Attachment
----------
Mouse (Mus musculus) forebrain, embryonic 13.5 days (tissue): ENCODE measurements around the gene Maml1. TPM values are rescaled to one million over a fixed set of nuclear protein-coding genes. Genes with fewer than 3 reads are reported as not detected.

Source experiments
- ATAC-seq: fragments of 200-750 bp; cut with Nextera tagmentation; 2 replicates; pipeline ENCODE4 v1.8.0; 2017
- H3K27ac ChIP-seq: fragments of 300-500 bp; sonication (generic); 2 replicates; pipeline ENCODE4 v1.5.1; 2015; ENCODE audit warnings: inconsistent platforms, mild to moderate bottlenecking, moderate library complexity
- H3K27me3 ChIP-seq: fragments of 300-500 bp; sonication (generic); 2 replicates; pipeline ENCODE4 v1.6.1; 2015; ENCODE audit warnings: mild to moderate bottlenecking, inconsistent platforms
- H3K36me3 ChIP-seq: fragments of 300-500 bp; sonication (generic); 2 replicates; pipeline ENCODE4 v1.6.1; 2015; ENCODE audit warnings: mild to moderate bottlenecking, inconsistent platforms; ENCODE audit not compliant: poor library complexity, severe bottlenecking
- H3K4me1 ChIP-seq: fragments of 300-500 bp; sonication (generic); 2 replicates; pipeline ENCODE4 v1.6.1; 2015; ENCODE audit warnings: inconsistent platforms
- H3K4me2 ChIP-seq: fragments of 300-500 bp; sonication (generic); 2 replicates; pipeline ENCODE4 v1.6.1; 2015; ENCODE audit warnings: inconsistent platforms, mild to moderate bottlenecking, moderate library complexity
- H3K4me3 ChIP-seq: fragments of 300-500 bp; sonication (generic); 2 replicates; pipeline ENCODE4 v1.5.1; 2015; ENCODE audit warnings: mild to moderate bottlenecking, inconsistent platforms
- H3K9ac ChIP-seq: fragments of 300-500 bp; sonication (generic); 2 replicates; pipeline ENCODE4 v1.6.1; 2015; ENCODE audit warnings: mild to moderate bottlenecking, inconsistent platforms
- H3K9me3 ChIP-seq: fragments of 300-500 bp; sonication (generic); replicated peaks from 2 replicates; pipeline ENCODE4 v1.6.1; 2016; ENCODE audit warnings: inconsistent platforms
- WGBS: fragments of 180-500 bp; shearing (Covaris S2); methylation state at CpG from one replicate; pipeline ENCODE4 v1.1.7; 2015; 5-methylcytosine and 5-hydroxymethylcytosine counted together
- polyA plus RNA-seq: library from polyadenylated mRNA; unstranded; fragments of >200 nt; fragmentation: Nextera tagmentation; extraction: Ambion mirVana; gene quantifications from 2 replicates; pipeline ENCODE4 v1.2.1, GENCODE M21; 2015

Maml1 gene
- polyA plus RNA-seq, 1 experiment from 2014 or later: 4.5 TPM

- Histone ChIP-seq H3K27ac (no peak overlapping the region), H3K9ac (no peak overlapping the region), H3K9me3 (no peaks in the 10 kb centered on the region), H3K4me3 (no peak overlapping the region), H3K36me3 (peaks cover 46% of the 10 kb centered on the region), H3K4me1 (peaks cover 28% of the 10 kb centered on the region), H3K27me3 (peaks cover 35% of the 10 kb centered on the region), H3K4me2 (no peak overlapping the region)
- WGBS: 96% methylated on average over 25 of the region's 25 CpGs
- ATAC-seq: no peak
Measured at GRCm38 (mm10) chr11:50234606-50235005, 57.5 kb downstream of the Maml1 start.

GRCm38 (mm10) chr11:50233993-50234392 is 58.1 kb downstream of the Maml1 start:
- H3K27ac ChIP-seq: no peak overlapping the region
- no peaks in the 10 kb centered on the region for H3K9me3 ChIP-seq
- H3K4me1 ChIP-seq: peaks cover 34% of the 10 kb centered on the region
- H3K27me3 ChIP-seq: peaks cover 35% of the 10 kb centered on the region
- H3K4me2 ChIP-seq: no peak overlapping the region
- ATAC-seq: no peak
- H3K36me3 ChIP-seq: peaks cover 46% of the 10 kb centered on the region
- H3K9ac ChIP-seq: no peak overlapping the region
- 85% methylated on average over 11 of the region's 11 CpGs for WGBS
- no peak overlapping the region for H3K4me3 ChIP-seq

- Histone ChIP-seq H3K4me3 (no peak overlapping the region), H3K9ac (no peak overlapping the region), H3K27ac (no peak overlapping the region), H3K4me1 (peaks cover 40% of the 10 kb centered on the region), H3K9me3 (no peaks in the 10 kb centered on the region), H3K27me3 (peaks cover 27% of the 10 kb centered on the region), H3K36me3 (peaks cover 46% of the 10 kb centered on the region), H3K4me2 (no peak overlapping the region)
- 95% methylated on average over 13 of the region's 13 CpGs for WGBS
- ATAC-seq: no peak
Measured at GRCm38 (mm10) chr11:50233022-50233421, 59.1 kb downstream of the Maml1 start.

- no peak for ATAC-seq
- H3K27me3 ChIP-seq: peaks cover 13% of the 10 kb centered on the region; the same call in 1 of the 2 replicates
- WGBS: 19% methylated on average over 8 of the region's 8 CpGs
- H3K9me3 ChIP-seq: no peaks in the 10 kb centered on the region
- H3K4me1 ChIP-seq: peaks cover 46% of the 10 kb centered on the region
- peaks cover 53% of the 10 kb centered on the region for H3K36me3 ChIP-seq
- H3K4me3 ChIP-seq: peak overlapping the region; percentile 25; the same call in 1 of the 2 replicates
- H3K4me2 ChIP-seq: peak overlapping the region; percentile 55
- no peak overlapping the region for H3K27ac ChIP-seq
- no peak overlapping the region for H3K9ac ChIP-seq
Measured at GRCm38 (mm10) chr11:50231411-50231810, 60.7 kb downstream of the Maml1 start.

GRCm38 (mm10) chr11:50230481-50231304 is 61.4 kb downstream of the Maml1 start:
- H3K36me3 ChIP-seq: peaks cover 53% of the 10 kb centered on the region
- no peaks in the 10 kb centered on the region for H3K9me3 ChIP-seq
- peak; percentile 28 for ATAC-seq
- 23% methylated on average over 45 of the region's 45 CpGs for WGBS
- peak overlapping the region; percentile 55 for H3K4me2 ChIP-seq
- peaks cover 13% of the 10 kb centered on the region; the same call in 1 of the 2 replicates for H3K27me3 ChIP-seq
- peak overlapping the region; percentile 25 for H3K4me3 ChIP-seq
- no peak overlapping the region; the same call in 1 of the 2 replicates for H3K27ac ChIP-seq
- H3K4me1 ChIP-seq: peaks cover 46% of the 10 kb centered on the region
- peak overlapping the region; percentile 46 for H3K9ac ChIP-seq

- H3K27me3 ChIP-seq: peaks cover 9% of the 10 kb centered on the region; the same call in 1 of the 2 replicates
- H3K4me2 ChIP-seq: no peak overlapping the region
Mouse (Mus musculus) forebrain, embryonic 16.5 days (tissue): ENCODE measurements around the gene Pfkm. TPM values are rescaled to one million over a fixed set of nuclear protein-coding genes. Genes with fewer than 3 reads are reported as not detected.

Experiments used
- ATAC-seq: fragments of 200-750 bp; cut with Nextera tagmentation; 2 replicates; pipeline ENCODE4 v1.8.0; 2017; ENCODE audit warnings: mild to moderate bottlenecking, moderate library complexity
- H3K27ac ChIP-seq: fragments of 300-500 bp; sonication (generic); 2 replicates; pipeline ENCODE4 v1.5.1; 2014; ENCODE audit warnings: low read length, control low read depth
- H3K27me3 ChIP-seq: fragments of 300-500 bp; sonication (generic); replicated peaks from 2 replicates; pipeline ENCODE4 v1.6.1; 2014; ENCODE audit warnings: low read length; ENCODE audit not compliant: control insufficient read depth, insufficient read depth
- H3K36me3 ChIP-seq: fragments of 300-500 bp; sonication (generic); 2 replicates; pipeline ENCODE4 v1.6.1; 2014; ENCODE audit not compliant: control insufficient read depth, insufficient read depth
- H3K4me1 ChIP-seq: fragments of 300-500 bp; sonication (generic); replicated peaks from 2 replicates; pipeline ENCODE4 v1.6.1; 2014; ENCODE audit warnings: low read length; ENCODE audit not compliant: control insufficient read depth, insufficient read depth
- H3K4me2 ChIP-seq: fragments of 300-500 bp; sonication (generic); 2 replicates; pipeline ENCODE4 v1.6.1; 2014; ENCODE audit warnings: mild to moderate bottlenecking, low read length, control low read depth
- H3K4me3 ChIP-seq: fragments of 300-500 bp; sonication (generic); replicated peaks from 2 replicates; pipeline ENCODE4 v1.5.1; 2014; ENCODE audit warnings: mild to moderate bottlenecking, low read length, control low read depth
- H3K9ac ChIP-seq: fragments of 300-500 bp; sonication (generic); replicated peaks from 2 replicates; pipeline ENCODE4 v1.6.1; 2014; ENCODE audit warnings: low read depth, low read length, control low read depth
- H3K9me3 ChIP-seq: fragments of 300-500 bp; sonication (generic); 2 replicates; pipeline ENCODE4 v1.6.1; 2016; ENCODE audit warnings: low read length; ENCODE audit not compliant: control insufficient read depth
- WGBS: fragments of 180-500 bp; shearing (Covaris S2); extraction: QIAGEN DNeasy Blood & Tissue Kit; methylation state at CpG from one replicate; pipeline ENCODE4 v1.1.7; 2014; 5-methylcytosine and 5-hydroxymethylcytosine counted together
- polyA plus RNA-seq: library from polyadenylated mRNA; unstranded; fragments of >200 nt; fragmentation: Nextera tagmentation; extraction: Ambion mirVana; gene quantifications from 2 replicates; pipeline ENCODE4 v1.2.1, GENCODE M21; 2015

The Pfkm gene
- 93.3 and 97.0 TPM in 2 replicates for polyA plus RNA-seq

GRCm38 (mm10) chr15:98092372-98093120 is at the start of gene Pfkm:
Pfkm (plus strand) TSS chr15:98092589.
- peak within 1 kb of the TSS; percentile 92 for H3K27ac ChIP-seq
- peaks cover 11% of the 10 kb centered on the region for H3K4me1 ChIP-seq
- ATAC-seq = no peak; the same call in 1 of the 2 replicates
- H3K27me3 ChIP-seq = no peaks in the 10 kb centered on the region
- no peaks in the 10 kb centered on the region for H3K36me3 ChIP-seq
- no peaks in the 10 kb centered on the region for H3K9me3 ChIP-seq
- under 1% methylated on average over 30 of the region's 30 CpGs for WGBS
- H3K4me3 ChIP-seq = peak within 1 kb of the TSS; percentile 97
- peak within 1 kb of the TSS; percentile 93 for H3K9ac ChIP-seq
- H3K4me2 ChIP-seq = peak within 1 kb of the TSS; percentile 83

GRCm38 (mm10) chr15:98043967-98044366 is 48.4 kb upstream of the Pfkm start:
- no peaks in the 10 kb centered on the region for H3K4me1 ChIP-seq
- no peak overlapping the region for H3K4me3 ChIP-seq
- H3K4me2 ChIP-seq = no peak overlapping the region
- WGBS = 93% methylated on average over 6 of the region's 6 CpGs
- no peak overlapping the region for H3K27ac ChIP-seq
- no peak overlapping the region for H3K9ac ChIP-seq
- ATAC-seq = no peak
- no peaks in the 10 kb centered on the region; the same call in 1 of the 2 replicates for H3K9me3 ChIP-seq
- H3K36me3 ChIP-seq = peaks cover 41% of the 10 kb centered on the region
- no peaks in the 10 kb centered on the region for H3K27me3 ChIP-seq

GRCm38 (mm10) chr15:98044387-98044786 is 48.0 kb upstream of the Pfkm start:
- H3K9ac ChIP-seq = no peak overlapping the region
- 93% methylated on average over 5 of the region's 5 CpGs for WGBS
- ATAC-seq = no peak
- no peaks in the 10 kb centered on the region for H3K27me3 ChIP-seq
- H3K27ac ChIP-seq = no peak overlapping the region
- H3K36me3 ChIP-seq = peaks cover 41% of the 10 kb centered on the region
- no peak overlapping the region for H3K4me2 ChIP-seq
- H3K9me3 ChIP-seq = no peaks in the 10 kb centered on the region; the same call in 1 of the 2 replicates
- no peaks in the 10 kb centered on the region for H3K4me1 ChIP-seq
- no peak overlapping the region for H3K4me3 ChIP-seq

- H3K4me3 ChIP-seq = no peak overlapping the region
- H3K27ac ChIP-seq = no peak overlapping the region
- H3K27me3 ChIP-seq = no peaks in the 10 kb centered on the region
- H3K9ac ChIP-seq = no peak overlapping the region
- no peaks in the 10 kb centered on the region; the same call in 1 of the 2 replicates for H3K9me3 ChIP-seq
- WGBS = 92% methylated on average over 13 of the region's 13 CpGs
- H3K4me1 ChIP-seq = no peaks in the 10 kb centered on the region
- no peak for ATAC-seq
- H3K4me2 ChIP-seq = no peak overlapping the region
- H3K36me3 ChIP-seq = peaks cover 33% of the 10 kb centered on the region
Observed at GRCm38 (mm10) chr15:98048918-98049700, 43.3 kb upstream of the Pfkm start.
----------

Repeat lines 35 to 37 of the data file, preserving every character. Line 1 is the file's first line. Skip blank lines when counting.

- no peak for ATAC-seq
- H3K27me3 ChIP-seq: peaks cover 13% of the 10 kb centered on the region; the same call in 1 of the 2 replicates
- WGBS: 19% methylated on average over 8 of the region's 8 CpGs